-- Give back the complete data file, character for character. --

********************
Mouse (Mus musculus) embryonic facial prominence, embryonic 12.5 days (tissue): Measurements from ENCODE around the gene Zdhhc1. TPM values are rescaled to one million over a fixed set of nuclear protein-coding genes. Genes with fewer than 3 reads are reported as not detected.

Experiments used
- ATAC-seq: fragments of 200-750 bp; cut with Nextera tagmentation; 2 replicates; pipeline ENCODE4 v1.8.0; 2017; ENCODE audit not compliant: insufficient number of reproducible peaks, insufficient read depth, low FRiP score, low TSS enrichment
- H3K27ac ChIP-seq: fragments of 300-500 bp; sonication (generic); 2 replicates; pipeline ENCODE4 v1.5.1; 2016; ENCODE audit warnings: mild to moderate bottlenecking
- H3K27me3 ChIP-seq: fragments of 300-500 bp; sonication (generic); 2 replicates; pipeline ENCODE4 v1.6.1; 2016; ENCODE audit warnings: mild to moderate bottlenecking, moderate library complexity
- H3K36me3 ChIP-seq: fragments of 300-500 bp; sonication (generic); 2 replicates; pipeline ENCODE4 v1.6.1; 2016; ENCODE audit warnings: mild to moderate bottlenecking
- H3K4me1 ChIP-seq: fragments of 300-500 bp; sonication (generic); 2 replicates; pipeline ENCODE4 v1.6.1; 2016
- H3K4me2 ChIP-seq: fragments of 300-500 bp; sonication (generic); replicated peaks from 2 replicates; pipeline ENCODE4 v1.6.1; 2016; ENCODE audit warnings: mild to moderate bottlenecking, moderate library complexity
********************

Mouse (Mus musculus) embryonic facial prominence, embryonic 12.5 days (tissue): Measurements from ENCODE around the gene Zdhhc1. TPM values are rescaled to one million over a fixed set of nuclear protein-coding genes. Genes with fewer than 3 reads are reported as not detected.

Experiments used
- ATAC-seq: fragments of 200-750 bp; cut with Nextera tagmentation; 2 replicates; pipeline ENCODE4 v1.8.0; 2017; ENCODE audit not compliant: insufficient number of reproducible peaks, insufficient read depth, low FRiP score, low TSS enrichment
- H3K27ac ChIP-seq: fragments of 300-500 bp; sonication (generic); 2 replicates; pipeline ENCODE4 v1.5.1; 2016; ENCODE audit warnings: mild to moderate bottlenecking
- H3K27me3 ChIP-seq: fragments of 300-500 bp; sonication (generic); 2 replicates; pipeline ENCODE4 v1.6.1; 2016; ENCODE audit warnings: mild to moderate bottlenecking, moderate library complexity
- H3K36me3 ChIP-seq: fragments of 300-500 bp; sonication (generic); 2 replicates; pipeline ENCODE4 v1.6.1; 2016; ENCODE audit warnings: mild to moderate bottlenecking
- H3K4me1 ChIP-seq: fragments of 300-500 bp; sonication (generic); 2 replicates; pipeline ENCODE4 v1.6.1; 2016
- H3K4me2 ChIP-seq: fragments of 300-500 bp; sonication (generic); replicated peaks from 2 replicates; pipeline ENCODE4 v1.6.1; 2016; ENCODE audit warnings: mild to moderate bottlenecking, moderate library complexity